Students in this course learn how integrated, computer-based information systems can enable the assessment and documentation of costs and quality. They also learn how these systems can inform decisions that improve care, allow for better management of medical records, enhance supply inventory and management, and improve vendor contracting and management. Students engage in weekly discussions and assignments designed to provide practical applications of content, focusing on electronic medical records and computerized physician order entry; linked information systems across episodes of care; integrated financial and clinical information systems; linkages among electronic information access systems; and Web-based systems for increasing consumer knowledge, confidentiality of information systems, organizational compliance, and data sets.

Role Practicum I
The purpose of this course is for the student to synthesize knowledge acquired in didactic courses into specialty practice. This is a precepted experience where the student, the practicum instructor, and the preceptor at the practicum site work together to provide opportunities for demonstration of synthesis. In this experience, reflective journals are used so that students reflect on their prior learning as they transition into their advanced nursing practice role. This course requires completion of 135 practicum hours.

Role Practicum II
The purpose of this course is for the student to synthesize knowledge acquired in didactic courses into specialty practice. This is a precepted experience where the student, the practicum instructor, and the preceptor at the practicum site work together to provide opportunities for demonstration of synthesis. In this experience, reflective journals are used so that students reflect on their prior learning as they transition into their advanced nursing practice role. This course is the culmination of the practicum experience and the MSN program. An e-portfolio is developed to demonstrate achievement of program outcomes. This course requires completion of 90 practicum hours.


Pathophysiology, Health Assessment, Pharmacology for Nurse Educators
This course builds upon undergraduate nursing education and practice experience to refine and further develop nursing knowledge and skills related to pathophysiology, health assessment, and pharmacology across the lifespan. The focus is on advanced knowledge and skills needed by nurse educators in both direct and indirect-care roles. In this course, students integrate concepts of pathophysiological processes, physical assessment and diagnostic findings, and pharmacologic management.

Foundational Theory in Education
The educational environment is influenced by social, economic, regulatory, and technological transformations. Students in this course learn the theoretical processes that drive curriculum development, assessment, and evaluation. They also focus on curriculum components, which include societal, professional, and educational trends that affect nursing education curricula in the current environment.

Curriculum Development in Health Sciences Education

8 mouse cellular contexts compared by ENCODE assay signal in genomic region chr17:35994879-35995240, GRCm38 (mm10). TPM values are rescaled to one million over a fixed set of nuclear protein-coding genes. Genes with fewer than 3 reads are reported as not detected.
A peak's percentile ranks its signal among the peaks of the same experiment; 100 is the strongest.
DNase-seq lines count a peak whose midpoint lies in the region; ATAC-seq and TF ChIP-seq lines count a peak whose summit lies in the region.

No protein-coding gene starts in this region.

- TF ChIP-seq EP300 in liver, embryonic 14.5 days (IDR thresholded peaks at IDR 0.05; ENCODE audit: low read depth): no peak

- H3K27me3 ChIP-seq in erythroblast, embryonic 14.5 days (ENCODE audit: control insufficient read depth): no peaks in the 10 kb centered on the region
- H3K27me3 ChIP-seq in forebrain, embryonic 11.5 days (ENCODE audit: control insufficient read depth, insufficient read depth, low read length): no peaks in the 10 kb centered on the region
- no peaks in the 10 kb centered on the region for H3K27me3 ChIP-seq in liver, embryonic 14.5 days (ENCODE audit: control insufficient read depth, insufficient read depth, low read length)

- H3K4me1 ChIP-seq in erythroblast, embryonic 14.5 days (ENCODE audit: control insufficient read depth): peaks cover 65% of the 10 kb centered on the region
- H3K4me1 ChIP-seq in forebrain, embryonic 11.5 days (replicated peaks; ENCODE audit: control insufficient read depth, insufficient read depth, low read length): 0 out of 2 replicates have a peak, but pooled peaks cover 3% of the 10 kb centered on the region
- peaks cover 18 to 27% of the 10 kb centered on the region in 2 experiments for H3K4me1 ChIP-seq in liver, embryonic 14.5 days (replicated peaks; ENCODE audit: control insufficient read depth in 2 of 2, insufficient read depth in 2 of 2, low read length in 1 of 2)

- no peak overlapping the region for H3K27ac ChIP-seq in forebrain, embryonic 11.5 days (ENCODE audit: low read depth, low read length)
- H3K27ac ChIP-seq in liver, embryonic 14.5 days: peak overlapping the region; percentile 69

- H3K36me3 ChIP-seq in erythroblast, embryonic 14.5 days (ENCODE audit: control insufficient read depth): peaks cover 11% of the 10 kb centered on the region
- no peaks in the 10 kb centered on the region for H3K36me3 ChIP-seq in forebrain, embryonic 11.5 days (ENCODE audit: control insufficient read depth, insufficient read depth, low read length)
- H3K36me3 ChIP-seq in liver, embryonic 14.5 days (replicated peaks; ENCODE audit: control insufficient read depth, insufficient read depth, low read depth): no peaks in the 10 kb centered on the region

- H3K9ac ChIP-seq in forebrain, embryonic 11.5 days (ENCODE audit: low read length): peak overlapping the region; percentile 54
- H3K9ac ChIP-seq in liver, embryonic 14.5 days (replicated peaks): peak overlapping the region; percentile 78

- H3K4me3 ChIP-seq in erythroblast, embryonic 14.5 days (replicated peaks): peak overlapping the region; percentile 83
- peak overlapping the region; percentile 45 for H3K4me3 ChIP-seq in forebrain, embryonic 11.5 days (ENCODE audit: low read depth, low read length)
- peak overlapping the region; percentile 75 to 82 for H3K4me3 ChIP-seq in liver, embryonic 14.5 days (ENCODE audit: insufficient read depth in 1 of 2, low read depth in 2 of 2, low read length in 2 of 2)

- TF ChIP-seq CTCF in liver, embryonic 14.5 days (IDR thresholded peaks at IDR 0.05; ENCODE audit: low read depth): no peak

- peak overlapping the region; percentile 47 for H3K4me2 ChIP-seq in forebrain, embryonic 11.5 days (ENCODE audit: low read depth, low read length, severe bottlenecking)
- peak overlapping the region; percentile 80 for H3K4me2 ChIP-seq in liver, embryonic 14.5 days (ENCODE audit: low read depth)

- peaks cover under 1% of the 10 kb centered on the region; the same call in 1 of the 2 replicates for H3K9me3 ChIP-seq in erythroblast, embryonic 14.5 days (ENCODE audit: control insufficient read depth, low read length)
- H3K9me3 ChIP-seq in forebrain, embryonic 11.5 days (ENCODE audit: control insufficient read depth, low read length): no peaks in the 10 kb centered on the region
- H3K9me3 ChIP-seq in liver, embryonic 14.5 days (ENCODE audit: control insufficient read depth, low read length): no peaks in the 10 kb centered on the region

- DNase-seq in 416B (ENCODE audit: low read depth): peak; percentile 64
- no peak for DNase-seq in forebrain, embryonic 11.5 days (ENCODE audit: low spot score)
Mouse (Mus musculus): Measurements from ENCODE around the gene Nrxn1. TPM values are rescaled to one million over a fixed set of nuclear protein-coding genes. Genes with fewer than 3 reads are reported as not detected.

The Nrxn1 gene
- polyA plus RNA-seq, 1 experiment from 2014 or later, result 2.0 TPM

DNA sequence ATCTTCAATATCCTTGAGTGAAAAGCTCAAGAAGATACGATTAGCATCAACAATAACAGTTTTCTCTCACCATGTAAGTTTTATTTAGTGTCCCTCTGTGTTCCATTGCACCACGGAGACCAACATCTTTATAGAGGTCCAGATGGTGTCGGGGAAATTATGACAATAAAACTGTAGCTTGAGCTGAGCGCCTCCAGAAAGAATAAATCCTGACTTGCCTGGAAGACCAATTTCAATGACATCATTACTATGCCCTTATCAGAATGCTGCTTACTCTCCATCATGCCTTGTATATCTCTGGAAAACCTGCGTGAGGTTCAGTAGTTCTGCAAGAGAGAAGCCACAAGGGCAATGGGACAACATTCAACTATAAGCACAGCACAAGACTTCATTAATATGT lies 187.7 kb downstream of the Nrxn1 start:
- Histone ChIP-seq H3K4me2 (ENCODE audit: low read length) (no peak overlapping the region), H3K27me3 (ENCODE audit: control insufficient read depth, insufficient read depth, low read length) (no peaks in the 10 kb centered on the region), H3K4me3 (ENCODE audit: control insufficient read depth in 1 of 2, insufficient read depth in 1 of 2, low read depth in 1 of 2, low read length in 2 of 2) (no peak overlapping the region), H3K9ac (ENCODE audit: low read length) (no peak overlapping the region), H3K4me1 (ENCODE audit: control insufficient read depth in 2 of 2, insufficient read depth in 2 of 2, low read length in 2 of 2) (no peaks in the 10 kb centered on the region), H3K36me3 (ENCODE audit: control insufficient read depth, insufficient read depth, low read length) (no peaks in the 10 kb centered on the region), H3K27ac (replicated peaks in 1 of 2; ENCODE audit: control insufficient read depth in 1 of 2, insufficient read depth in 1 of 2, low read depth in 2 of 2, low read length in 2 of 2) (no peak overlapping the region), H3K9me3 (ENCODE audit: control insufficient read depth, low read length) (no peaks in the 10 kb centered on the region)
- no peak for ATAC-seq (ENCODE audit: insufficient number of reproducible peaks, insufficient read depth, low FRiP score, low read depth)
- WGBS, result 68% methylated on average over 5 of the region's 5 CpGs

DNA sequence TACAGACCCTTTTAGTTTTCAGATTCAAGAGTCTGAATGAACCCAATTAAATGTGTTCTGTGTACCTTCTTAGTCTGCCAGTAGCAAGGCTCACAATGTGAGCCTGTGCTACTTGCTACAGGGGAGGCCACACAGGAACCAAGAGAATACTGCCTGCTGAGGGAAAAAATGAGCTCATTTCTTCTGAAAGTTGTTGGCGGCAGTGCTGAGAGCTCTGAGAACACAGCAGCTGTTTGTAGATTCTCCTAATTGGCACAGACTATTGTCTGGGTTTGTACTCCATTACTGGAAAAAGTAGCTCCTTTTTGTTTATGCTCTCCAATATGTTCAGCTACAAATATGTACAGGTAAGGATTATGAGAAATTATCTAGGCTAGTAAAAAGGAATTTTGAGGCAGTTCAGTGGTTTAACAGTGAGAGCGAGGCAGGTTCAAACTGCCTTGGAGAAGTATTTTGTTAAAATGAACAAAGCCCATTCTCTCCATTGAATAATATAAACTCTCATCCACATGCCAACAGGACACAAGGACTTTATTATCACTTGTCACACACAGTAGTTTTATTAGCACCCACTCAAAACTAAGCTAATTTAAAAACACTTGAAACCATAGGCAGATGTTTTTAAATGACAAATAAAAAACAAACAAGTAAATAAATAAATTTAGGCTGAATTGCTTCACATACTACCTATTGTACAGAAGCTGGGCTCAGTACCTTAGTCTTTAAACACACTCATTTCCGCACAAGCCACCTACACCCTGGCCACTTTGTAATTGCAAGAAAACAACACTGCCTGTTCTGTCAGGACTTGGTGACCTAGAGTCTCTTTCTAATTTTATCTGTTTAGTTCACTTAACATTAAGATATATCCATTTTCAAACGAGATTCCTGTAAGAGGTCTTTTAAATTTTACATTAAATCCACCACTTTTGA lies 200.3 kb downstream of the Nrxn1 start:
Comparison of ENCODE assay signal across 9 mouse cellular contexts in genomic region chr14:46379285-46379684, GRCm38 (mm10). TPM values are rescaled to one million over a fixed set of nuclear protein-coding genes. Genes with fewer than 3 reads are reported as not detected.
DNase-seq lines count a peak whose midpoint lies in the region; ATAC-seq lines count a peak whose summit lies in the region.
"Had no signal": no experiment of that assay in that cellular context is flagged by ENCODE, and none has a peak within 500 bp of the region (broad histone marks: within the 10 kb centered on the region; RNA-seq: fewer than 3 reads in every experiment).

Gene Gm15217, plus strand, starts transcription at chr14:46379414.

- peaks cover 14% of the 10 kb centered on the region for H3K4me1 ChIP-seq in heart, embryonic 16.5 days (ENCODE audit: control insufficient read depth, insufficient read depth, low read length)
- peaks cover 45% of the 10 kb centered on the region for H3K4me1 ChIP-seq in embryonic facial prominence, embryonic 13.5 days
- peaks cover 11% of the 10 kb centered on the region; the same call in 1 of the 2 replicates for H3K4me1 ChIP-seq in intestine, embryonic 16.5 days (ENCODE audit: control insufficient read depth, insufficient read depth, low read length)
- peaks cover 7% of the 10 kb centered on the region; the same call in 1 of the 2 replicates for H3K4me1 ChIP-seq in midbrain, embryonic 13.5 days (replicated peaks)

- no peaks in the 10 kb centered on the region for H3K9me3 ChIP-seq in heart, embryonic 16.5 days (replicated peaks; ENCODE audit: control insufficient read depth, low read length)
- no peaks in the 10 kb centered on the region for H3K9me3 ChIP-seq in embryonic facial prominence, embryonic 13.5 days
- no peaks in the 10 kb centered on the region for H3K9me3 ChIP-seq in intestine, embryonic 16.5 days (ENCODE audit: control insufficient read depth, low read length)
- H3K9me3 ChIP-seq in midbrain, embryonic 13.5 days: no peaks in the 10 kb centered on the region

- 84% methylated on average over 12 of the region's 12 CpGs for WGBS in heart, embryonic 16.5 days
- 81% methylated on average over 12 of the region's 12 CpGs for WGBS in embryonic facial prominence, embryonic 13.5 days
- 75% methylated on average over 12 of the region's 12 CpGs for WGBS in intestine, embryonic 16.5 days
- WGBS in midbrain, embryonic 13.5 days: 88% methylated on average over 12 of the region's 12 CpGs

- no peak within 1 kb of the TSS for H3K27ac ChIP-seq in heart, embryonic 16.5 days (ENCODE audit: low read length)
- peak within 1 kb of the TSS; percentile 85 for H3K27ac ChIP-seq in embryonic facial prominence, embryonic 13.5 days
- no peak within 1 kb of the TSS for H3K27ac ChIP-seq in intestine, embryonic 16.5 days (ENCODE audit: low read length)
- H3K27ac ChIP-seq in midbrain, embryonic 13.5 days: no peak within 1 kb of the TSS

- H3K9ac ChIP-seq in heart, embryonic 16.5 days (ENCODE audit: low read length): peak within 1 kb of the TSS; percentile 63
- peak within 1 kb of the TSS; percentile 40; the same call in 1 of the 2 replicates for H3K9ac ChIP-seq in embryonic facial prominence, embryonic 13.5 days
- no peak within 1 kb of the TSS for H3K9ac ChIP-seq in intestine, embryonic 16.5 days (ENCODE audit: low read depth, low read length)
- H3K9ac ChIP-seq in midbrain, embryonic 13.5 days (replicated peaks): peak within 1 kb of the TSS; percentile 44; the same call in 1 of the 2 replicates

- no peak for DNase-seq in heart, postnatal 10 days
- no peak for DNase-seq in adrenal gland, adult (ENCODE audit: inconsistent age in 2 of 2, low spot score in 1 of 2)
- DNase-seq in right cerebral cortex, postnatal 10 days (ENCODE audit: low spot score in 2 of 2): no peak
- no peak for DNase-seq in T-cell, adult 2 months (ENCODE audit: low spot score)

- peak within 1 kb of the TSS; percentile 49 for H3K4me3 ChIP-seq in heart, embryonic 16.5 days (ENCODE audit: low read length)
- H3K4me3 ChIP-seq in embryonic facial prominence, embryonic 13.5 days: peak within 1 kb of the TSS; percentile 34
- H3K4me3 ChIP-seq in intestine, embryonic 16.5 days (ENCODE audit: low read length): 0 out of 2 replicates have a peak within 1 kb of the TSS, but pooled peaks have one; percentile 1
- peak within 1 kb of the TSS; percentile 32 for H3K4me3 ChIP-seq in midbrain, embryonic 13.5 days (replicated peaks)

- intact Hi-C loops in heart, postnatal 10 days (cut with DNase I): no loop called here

The focus of this course is a systematic approach to course/curriculum development and instructional design in the health professions. Through application of sound educational philosophies, ideologies and theories, the student will demonstrate knowledge of learn-centered curriculum development and program assessment for academic, clinical, and staff development settings. Curriculum development will include identifying a personal philosophy of education that supports your academic and professional goals. Through retrospective analysis of an existing curriculum, students will gain experience in all elements of curriculum development issues as one means to understand the development of an original lesson plan in their respective disciplines. The course will address the following features of curriculum development prospectively in weekly units: curriculum design, writing objectives, selecting appropriate learning activities and evaluating student progress. Current issues influencing curriculum development in higher education and the health profession disciplines will be emphasized.

Teaching Methods in Higher Education
This course engages learners to examine the basic concepts associated with teaching and learning within higher educational environments and methods to be an effective academic educator. This course focuses on educational theoretical underpinnings for teaching in an academic setting and experiential learning of the processes of instructional design, course development, and effective teaching and facilitation of learning in a higher education environment. Emphasis is placed on the application of knowledge to demonstrate mastery of content taking into consideration the needs of adult learners.


Foundations of Health Care Administration
Students investigate and analyze the changing landscape of the health care environment and the factors affecting the practice of health care administration. Students consider stakeholders in a variety of settings to establish a framework for scholarly investigation of effective strategies for health care administrators in practice. Particular emphasis will include the importance of collaboration, critical thinking, communication, and diversity. The course introduces students to techniques applied by successful health care administrators, such as setting goals and managing time, as well as the attitudes and motivation required for success as a health care manager, administrator, and leader.